The overall length of the cover 20 can vary depending on the post to be covered. For example and without limitation, the cover can have a length of between about (and including) one foot to about 6 feet, with various lengths provided at six (6) inch to one-foot increments. The outer surface of the channel is preferably curved or rounded. However, the face of the channel that will be facing an oncoming passerby, such as a vehicle, can be flattened or widened so as to provide a greater surface area, covered for example with indicia as explained below, exposed to the passerby. In one embodiment, the channel extends around the post, and can provide indicia on all sides thereof, for example from 270° to 360°.

In an alternative embodiment, shown in FIG. 8, a secondary panel 37 is secured to an outer surface 36 of the channel, for example with adhesive or fasteners, and includes an outer surface 39.

In yet another embodiment, shown in FIGS. 9-11, the cover 120 includes a pair of resilient channels, or collars 122, each having a longitudinal slit 126. A panel 124 is disposed between and connected to the collars, which are spaced apart along a longitudinal axis. Instructional indicia 140 (shown for example and without limitation as stripes) are applied to the outer surface of the panel, as well as the outer surface 132 of the spaced apart collar portions. The collars, and in particular an inner surface 130 thereof, grip the elongated post as described above. It should be understood that the cover could be configured with a single collar, with the panel extending from one end thereof, or with more than one panel. For example, in one embodiment (not shown), the cover includes three collars spaced apart and connected to a pair of panel members disposed between the collars.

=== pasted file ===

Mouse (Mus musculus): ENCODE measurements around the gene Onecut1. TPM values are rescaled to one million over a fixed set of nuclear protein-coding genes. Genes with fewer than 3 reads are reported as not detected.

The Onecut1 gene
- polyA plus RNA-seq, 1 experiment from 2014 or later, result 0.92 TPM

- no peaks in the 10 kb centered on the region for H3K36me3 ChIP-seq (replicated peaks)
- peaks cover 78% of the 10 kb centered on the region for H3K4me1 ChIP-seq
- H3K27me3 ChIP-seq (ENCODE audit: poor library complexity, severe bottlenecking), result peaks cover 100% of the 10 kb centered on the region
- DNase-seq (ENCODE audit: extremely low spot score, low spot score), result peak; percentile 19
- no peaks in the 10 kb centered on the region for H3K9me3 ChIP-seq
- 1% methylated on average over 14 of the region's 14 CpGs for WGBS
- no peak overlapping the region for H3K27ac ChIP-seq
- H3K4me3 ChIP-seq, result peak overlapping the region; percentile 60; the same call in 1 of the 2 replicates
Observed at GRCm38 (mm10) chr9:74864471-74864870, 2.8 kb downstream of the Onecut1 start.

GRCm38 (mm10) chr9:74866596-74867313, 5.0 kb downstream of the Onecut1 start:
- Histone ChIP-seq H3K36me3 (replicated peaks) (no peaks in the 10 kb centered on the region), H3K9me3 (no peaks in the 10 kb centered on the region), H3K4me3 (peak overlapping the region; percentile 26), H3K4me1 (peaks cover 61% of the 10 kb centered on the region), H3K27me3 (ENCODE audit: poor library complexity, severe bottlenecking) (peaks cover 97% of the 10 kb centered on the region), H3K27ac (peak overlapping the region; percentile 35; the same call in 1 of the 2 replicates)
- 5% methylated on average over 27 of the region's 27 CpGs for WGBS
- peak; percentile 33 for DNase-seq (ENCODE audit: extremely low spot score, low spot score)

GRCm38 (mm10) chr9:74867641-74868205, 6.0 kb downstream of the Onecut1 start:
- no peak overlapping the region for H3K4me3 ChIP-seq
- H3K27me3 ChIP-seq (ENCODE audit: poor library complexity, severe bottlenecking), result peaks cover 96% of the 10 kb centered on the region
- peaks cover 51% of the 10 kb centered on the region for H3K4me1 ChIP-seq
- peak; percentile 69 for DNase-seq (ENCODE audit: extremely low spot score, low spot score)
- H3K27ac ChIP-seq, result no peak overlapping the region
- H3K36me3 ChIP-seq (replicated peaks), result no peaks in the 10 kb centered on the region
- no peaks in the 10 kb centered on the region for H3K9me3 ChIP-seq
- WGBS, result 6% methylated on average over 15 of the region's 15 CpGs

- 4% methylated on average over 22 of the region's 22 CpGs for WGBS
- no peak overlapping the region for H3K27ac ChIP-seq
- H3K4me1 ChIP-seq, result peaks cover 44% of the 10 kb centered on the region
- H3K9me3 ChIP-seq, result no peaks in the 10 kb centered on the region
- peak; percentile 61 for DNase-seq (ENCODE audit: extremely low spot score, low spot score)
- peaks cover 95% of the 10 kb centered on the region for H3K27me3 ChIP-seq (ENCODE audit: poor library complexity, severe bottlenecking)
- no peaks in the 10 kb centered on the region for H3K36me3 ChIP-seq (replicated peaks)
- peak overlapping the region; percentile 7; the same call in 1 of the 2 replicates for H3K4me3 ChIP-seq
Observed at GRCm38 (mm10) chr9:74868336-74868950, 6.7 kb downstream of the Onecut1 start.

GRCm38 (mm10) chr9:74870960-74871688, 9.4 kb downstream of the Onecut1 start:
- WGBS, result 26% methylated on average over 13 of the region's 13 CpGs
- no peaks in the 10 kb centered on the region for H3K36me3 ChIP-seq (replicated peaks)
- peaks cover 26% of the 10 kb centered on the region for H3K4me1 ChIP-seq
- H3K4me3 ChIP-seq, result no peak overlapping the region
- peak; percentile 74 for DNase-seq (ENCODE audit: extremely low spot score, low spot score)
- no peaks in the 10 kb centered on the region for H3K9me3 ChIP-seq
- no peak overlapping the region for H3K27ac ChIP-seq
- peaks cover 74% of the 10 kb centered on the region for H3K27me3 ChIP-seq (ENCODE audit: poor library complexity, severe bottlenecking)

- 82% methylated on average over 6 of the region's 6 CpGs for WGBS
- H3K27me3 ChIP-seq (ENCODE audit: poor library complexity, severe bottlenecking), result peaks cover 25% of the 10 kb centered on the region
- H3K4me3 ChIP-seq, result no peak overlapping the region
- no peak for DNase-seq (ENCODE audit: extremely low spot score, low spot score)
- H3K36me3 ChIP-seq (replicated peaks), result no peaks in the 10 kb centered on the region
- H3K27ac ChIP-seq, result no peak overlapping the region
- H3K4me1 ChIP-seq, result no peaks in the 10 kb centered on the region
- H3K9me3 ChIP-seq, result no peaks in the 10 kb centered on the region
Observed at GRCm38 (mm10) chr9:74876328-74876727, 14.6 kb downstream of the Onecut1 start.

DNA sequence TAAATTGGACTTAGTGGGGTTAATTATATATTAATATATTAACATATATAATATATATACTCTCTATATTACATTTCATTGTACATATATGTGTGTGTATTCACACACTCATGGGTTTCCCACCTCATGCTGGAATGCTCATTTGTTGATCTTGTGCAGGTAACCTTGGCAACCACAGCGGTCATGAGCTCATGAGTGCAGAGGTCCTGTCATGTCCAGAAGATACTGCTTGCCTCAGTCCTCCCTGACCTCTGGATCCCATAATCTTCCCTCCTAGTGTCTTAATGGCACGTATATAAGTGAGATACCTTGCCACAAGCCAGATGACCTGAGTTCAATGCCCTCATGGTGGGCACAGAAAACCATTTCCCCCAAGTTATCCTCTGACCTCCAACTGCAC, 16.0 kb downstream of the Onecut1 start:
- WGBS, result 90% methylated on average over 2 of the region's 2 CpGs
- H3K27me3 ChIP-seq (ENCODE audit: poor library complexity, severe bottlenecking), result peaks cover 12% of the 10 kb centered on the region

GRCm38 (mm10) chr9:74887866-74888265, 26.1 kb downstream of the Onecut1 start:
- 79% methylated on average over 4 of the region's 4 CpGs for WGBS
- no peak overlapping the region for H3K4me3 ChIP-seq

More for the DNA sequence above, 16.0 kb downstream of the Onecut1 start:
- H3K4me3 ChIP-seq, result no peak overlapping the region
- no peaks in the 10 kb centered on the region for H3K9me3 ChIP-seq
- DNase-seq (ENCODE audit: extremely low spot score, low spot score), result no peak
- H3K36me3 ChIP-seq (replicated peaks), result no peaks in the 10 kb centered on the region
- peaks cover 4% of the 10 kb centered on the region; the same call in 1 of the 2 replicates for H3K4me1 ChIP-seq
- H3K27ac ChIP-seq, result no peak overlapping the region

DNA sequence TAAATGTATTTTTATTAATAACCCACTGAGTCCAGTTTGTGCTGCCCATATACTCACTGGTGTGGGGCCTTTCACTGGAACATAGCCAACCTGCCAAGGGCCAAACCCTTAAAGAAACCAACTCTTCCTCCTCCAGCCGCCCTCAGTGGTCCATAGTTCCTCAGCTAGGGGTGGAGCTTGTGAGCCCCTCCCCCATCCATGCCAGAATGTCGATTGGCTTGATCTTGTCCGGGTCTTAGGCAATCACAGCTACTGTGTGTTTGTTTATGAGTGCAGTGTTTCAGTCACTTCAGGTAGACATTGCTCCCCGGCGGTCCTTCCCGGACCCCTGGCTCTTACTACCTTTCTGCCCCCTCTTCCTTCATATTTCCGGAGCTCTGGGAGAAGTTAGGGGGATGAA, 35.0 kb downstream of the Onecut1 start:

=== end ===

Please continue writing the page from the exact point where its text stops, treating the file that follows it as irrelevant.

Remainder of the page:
The cover can be made by forming a longitudinal slit 126 in a tube, and then by making cross direction cuts 128 substantially non-parallel to a longitudinal axis 142, for example substantially perpendicular to the longitudinal axis (although other angles would also work). For example, the tube can be cut at a first and second cut along a cross direction approximately 80-90% of the tube depth, or around the diameter of the tube. The panel portion 124, which is initially curved, can then be substantially flattened, meaning that it may have some curvature, but less curvature than the tube from which it is cut. The panel portion 124 provides a face 144 for instructional indicia 140, while the collars, which can also include indicia 140, can also provide indicia around the entire post. In one embodiment, reflective sheeting is wrapped around the outer surface of the channel members or collars. It should be understood that the longitudinal slit can be made first, and then the cross-direction cuts, or vice versa the tube can be cut in the cross direction and the longitudinal slit then formed. The integral, one-piece cover, including the collars and panel, provides a simple, inexpensive, easy to install (no hardware) cover and sign with instructional indicia. Moreover, the panel is robust, flexible and resilient, meaning that it cannot be dented or bent, which thereby reduces maintenance and replacement costs. Moreover, when made from plastic, the material is corrosion resistant.